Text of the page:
My friend Lawrence Henry takes issue with “Endgame Conservatives, Chapter 2” this week. But
Larry first says that, “Where Jed and other administration critics have it wrong, I think, is that they conflate democracy-building with a soft-pedaled approach to making war.” The problem with that is not my statement of the administration’s policy, but the policy itself.
He next says that, “We cannot in good conscience defeat a terror-sponsoring state (say) and leave it with a leadership vacuum.
Last, Larry says, “…we cannot simply exercise what John Derbyshire fondly calls "gunboat diplomacy" against states that threaten us, and then leave. We owe the world better. Indeed, we owe ourselves better.” Um, no. We owe ourselves security from foreign threats. And we owe the world nothing more than being true to our own Constitution and law, neither of which requires we establish democracy anywhere but here.
Finally, I am unwilling to spend American lives in pursuit of democracy anywhere else. To protect allied democracies is one thing. To try to create them where they have never existed, in a culture that — even at its most beneficient — makes impossible the separation of church and state is purest folly. Win the war, then come home. It’s what we used to call the American Way.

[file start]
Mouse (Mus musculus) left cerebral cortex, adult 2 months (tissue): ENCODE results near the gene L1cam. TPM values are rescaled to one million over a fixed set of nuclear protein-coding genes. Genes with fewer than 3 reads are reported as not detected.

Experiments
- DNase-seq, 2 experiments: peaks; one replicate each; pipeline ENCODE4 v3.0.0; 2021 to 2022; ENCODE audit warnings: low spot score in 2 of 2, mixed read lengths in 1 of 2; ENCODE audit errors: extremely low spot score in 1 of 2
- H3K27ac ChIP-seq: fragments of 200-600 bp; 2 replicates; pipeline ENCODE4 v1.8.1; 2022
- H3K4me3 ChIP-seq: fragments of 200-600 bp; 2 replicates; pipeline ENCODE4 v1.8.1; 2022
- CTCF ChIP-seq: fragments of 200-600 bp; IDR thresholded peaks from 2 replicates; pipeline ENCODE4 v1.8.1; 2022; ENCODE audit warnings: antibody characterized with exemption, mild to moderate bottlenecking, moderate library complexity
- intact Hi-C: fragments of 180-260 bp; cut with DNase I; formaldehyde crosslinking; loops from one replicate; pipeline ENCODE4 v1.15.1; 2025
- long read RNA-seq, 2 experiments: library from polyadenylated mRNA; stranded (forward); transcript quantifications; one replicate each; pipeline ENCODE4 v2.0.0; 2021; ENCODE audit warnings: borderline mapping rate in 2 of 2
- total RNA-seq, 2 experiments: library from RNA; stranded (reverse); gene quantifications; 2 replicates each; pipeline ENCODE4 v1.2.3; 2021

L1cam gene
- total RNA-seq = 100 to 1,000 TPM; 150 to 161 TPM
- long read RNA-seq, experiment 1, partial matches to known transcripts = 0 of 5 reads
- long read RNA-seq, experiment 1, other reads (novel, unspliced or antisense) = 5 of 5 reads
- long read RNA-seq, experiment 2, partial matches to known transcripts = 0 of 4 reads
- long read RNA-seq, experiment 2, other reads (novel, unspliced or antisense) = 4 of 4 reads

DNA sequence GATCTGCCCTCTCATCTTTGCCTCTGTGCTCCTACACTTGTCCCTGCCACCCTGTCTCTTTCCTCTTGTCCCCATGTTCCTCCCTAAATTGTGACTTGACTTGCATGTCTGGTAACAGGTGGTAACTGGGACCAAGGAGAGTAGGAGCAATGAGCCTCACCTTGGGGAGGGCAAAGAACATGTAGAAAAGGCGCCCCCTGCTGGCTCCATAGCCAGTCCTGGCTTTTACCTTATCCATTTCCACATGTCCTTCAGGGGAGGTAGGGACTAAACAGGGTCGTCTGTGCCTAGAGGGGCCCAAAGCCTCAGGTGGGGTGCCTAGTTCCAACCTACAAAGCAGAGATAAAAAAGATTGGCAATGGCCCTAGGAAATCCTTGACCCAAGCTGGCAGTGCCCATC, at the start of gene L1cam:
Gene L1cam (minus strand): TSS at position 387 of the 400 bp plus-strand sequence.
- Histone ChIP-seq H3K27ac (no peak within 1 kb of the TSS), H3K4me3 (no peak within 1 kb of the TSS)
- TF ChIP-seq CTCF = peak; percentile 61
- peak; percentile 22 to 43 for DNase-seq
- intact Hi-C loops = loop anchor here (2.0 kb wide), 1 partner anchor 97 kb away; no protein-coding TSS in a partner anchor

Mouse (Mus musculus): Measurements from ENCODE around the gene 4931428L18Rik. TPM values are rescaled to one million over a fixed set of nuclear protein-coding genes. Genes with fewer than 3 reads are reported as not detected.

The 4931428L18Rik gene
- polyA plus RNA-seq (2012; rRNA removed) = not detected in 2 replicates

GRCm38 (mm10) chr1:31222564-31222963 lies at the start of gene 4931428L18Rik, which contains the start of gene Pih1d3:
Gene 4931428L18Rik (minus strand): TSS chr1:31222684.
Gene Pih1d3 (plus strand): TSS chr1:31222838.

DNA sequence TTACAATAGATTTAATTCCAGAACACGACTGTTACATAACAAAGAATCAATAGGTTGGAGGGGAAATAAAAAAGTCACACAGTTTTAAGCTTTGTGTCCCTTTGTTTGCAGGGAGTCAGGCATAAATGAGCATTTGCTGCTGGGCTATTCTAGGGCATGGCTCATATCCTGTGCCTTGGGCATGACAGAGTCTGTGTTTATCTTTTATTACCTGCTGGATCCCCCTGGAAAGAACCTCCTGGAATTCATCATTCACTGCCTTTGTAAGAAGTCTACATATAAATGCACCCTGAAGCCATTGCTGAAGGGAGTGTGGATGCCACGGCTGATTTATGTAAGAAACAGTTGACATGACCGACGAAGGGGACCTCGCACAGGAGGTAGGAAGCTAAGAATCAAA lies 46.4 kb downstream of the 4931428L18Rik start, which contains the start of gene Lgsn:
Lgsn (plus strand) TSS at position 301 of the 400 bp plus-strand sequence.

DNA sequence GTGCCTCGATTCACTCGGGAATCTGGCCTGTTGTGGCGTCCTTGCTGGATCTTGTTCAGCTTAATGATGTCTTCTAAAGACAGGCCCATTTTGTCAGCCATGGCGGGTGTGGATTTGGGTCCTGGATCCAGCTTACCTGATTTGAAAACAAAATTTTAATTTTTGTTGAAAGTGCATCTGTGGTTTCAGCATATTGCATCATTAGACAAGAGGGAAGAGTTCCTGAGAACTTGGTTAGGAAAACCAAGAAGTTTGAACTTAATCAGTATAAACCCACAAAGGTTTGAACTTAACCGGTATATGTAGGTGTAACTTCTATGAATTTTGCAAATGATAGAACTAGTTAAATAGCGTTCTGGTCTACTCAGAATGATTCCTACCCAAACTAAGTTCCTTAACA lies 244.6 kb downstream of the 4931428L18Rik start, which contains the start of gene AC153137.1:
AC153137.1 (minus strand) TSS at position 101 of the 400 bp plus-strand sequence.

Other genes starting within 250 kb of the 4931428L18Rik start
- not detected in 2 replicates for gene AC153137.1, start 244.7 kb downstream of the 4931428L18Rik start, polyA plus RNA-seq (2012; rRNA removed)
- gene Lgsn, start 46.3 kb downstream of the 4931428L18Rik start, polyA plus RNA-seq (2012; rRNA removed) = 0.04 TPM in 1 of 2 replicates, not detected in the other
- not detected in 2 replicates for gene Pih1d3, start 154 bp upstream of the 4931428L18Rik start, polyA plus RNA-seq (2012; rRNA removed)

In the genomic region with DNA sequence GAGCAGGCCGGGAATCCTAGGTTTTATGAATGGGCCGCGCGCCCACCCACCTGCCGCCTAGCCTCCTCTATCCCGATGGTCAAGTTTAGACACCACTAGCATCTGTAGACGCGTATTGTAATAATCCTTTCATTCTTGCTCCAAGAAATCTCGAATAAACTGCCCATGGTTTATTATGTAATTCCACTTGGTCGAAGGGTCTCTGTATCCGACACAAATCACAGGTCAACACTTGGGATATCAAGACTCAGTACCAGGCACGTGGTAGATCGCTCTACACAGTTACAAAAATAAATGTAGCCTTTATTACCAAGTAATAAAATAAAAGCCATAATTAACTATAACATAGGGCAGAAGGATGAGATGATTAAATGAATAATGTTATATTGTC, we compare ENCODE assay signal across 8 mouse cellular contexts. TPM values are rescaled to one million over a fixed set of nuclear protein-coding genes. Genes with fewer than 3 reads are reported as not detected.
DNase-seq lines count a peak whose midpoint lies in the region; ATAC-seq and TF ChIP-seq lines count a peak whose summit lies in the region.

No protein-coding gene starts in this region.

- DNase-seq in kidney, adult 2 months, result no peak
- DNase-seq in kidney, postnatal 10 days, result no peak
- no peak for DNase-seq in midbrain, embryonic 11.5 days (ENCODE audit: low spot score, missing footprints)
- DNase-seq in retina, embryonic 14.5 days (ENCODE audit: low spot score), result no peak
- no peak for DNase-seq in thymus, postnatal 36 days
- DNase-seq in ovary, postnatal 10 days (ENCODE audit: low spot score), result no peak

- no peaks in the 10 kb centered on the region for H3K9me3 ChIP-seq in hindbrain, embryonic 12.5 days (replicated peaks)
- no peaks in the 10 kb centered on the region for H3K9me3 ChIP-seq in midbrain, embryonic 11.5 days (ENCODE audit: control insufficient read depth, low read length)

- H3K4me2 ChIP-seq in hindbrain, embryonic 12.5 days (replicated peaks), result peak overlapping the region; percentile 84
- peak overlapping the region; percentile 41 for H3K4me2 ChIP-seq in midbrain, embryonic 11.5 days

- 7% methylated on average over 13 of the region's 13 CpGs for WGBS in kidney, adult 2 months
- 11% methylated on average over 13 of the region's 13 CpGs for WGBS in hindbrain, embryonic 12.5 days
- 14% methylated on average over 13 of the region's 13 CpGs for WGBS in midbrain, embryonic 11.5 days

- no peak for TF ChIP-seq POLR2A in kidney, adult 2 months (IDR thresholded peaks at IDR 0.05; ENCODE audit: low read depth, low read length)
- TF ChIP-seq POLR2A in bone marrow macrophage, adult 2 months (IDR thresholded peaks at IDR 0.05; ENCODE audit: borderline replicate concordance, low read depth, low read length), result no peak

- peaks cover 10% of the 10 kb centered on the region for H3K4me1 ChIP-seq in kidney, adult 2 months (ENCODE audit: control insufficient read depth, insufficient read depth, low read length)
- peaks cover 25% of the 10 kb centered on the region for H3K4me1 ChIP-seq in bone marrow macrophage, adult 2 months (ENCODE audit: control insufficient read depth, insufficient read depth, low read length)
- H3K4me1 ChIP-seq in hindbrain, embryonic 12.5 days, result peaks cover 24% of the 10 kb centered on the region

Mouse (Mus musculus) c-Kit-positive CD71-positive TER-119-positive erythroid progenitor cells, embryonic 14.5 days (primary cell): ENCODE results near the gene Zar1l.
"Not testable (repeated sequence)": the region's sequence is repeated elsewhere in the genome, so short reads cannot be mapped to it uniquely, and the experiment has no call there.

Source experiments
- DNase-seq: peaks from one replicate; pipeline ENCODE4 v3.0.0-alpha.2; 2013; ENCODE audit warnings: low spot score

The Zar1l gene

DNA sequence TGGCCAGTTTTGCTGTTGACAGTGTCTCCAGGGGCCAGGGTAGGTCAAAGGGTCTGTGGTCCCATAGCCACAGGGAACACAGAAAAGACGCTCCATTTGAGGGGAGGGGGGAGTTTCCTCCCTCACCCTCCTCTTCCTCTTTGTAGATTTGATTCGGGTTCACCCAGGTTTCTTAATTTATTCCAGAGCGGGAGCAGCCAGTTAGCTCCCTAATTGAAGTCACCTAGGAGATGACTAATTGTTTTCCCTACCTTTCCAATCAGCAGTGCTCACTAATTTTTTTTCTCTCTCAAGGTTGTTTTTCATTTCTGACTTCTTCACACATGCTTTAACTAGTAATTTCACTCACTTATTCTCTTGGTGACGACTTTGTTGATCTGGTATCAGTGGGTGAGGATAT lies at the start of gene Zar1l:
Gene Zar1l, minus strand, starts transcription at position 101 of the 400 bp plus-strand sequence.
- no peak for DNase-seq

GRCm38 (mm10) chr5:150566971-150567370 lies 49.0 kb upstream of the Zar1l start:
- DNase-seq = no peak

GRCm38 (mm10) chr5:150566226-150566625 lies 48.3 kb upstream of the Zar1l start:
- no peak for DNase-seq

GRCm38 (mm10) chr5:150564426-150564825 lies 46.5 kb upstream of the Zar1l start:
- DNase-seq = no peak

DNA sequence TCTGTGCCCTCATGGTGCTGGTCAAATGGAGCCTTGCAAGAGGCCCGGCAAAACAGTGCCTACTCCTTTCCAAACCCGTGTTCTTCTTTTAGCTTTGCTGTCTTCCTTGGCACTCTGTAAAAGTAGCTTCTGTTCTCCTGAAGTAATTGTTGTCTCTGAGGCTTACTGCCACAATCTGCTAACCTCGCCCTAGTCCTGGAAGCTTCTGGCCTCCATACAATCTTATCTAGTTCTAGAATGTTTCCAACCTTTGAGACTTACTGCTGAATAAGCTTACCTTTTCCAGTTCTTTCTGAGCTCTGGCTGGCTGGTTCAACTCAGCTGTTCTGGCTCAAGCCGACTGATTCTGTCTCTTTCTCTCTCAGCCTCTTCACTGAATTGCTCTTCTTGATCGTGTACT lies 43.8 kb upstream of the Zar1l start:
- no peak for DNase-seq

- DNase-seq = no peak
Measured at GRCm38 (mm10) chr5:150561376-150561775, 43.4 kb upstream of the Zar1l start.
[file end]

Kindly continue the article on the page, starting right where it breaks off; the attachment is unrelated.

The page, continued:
If we do not fight this war in a manner calculated to win it decisively, Larry, we will lose it inevitably. And while we concentrate on building democracy in Iraq, the enemy is concentrating on winning the war. The path you so fervently defend is the path to defeat.
A man of faith in a godless age is hitting Americans where it hurts.
Mr. and Mrs. American Spectator Reader, let P.J. O’Rourke talk sense to your kids.
In Britain, defending your property can get you life.
The debacle of this president’s administration is both a cause and a symptom of the decline of American values. Unless Congress impeaches him, that decline will go on unchecked. An eminent jurist surveys the damage and assesses the chances for the recovery of our culture.
It won’t take long for conservatives to scratch this presidential wannabe off their 2008 scorecard.
The American Christmas, like the songs that celebrate it, makes room for everybody under the rainbow. Is that why so many people seem to be hostile to it?
Was the President done in by the economy, or by the politics of the economy?